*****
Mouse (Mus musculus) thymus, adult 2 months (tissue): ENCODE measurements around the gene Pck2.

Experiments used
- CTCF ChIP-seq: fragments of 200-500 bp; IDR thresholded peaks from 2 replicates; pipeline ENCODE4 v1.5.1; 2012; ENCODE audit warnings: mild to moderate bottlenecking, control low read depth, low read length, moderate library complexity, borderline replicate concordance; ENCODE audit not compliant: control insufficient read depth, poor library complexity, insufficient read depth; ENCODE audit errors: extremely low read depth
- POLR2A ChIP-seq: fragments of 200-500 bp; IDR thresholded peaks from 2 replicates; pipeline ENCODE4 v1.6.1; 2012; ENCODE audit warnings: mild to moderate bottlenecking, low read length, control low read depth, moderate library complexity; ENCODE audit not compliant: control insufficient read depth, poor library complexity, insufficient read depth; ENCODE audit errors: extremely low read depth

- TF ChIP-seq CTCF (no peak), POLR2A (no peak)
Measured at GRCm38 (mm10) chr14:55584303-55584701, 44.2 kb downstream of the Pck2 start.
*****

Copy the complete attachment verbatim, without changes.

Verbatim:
Mouse (Mus musculus) thymus, adult 2 months (tissue): ENCODE measurements around the gene Pck2.

Experiments used
- CTCF ChIP-seq: fragments of 200-500 bp; IDR thresholded peaks from 2 replicates; pipeline ENCODE4 v1.5.1; 2012; ENCODE audit warnings: mild to moderate bottlenecking, control low read depth, low read length, moderate library complexity, borderline replicate concordance; ENCODE audit not compliant: control insufficient read depth, poor library complexity, insufficient read depth; ENCODE audit errors: extremely low read depth
- POLR2A ChIP-seq: fragments of 200-500 bp; IDR thresholded peaks from 2 replicates; pipeline ENCODE4 v1.6.1; 2012; ENCODE audit warnings: mild to moderate bottlenecking, low read length, control low read depth, moderate library complexity; ENCODE audit not compliant: control insufficient read depth, poor library complexity, insufficient read depth; ENCODE audit errors: extremely low read depth

- TF ChIP-seq CTCF (no peak), POLR2A (no peak)
Measured at GRCm38 (mm10) chr14:55584303-55584701, 44.2 kb downstream of the Pck2 start.